The national government should immediately fix the buildings at Quezon Institute to take in the overflow of COVID-19 patients. It is a good isolated place with plenty of open space. It had been designed to take care of tuberculosis patients which at that time needed to be isolated.

Peter Angliongto, a businessman and a friend commented on Facebook that we need look forward to opening an instant facility for COVID 19 patients.

“I’ve been saying DOH should be studying converting PICC or Philippine Arena… we can probably put up a 500 bed facility if need be within a week or two. Planning forward and thinking out of the box.”

Supreme Court Associate Justice Marvic Leonen suggested using the casinos to take in an overflow of patients. Soldiers in Germany, France and Spain have been deployed to help build similar temporary facilities for thousands of patients.

Then we need to acquire more ventilators. In Italy, doctors are making life and death decisions on who can use a ventilator.

Eckie Gonzales, chairman of Medical City, said we need mechanical ventilators for the 20 percent of cases that requires assistance in breathing, even intubation. “The largest and most well-equipped government hospital has only 22, about the same number as the largest private hospital.”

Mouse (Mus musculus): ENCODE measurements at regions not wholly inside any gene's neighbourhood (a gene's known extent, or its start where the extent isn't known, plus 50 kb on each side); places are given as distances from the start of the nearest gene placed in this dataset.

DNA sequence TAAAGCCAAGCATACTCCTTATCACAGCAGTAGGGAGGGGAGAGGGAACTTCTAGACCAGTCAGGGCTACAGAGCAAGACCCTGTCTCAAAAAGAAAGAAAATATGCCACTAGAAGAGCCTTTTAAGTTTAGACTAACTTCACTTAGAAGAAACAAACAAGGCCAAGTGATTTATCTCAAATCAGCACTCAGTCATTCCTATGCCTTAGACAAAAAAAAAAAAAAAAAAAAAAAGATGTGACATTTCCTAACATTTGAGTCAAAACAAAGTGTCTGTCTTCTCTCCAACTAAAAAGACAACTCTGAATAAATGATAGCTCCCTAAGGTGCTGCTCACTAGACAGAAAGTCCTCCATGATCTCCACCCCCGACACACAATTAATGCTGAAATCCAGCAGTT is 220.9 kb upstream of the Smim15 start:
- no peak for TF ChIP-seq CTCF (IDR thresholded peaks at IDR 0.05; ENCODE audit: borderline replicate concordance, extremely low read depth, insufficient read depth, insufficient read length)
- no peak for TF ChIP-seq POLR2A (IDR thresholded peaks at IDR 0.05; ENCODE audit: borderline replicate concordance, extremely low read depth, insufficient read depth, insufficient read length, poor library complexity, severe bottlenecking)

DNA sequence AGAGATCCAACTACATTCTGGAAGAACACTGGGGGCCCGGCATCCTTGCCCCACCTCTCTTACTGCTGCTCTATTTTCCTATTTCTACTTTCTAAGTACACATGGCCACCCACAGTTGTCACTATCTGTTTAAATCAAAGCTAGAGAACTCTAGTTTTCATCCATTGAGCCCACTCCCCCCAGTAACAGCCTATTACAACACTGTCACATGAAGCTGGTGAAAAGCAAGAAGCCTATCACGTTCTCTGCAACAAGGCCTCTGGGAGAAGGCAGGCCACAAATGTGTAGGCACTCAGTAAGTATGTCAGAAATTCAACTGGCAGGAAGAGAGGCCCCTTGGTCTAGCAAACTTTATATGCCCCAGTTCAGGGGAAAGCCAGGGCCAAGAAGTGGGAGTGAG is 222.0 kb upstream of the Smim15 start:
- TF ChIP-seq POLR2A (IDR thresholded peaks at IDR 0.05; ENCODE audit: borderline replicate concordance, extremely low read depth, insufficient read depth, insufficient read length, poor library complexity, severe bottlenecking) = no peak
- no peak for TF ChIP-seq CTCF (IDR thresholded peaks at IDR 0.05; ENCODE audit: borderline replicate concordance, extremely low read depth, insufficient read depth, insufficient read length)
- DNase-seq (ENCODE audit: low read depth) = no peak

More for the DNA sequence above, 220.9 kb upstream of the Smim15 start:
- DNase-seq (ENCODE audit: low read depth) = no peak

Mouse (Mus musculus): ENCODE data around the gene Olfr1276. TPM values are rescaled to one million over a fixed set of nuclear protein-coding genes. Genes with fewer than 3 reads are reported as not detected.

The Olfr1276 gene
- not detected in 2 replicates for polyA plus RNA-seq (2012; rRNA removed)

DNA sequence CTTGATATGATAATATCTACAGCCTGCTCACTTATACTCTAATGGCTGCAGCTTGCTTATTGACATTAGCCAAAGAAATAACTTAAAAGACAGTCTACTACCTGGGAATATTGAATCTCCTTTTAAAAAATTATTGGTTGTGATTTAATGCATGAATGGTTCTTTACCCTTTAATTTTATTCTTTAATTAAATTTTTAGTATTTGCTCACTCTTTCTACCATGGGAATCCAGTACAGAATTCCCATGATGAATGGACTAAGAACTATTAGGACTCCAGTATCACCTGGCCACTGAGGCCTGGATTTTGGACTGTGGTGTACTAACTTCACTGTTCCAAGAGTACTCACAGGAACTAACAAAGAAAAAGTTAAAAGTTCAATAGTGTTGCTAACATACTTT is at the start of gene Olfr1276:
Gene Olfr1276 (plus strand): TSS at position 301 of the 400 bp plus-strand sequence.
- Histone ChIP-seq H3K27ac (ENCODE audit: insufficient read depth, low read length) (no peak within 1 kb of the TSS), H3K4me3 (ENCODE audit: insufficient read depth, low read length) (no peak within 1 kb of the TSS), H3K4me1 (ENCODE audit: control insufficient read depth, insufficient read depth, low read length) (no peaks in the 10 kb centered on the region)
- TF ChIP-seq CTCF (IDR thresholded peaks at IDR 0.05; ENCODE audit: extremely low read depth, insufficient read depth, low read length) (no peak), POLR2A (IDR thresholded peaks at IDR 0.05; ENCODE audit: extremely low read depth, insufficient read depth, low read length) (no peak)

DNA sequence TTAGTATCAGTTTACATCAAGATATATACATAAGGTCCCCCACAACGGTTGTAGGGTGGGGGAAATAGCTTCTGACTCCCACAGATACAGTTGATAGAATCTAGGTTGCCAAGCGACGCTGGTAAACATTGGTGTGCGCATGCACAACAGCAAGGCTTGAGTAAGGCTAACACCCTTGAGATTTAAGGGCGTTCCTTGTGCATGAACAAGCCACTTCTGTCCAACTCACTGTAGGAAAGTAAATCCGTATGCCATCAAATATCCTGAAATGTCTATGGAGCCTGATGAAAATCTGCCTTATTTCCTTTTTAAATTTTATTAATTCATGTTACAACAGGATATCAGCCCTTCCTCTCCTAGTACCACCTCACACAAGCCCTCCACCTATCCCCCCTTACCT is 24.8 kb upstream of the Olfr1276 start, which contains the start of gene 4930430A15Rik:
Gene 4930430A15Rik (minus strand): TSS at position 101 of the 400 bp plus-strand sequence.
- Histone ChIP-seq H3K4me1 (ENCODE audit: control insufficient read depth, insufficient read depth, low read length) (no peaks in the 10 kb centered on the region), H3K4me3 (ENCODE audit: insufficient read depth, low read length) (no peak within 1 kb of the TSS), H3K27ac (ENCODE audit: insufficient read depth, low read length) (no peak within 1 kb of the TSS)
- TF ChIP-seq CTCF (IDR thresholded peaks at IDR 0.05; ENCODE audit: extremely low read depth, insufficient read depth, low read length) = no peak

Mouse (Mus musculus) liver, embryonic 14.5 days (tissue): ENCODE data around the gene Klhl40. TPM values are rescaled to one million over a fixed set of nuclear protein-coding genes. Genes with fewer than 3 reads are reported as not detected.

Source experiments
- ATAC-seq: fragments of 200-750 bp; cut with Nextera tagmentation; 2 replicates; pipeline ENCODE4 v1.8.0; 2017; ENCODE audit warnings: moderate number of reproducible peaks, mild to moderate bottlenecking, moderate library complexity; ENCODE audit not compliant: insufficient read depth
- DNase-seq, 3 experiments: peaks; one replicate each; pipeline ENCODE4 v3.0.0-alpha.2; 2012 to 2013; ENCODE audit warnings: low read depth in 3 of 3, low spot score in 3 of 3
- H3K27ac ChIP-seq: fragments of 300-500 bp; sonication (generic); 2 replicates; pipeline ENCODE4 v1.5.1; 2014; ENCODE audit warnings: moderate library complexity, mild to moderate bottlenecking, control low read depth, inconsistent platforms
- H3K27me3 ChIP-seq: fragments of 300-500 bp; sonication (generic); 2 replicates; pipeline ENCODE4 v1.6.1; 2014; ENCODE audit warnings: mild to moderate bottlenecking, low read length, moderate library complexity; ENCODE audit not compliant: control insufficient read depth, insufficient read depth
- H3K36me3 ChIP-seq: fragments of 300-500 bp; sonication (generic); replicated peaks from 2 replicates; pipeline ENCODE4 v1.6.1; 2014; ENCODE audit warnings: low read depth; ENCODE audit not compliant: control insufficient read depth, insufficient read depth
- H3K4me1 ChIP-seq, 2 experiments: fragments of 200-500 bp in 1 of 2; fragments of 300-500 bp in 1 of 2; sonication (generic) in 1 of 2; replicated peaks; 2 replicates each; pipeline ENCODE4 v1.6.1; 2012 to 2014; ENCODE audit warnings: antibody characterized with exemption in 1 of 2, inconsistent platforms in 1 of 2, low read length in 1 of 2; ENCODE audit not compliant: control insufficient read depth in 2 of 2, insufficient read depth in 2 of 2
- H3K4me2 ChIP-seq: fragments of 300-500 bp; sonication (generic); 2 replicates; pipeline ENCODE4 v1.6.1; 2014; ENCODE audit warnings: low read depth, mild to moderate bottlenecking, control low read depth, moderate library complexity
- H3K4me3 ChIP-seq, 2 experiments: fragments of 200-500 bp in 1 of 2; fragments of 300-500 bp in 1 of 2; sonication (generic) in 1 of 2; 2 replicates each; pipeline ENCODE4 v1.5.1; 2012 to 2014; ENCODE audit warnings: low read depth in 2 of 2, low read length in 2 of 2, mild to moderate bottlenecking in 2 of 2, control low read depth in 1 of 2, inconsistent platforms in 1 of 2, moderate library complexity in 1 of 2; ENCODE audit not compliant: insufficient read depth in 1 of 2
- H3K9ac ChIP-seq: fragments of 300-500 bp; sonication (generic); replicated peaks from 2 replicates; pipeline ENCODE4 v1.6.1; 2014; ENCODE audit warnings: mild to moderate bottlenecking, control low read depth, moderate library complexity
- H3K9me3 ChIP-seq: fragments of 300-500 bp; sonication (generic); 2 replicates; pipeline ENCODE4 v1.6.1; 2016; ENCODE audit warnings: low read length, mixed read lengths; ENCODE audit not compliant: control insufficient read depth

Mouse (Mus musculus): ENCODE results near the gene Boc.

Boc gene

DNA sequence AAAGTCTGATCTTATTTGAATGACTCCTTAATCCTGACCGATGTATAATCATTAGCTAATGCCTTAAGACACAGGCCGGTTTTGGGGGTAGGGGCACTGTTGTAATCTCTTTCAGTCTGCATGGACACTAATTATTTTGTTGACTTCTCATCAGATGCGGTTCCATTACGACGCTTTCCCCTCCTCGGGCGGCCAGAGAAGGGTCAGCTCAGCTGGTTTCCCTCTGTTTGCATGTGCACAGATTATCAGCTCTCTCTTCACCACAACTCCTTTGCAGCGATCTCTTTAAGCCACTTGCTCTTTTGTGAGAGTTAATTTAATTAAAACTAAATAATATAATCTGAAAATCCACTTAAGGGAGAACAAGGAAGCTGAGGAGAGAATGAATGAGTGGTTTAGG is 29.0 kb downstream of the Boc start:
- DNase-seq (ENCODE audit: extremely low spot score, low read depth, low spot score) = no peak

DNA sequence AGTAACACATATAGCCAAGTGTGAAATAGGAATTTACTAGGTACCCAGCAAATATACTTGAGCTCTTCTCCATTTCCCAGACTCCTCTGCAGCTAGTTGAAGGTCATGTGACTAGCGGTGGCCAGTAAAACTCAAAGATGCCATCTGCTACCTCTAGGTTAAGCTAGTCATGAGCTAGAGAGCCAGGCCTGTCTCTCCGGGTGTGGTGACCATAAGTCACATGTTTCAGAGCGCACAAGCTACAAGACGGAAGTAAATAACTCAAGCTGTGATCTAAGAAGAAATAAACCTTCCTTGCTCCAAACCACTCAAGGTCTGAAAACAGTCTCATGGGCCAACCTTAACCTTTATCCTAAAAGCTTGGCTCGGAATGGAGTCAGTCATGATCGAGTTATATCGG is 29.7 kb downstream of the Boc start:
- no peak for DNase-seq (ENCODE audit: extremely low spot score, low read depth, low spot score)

Elon Musk said in a Facebook post that he acquired a lot of ventilators from China because there is an oversupply there and therefore cheap. Now is the time for China-lover Duterte to call his overlords in China to send here a few thousands of those ventilators.

A number of experimental drugs and a drug used for malaria are now being tested abroad. DOH should make arrangements with governments and drug companies to stock some of those drugs here. If a patient is between life and death, using these drugs, which anecdotally worked on some patients abroad, is a good risk to take.

To address shortages, the Washington Post reports, Spanish clothes manufacturers are turning their lines to making medical masks, and Parisian perfumers are producing hand sanitizer in an effort that harks back to wartime. The British government asked automakers like Jaguar to try to quickly manufacture ventilators. The NHS wants 20,000 to 30,000 more.

The Imperial College simulations suggest that “optimistic projections about life returning to normal and the economy getting back on track appear to be unrealistic…

“However, the authors of the report noted that four interventions: social distancing, case isolation, household quarantine and school closures would have the largest impact ‘short of a complete lockdown which prevents people going to work.’”

Dr Raul Jara

I just want to condole with the family of my cardiologist, Dr Raul Jara.

Dr Jara died fighting the COVID-19 virus. He no longer needed to be in the frontline, being a senior consultant in cardiology, but he was true to his oath as a physician. He was committed to his patients to the end.

A pillar in the local medical profession, Dr Jara will definitely be missed.

Boo Chanco’s e-mail address is bchanco@gmail.com. Follow him on Twitter @boochanco.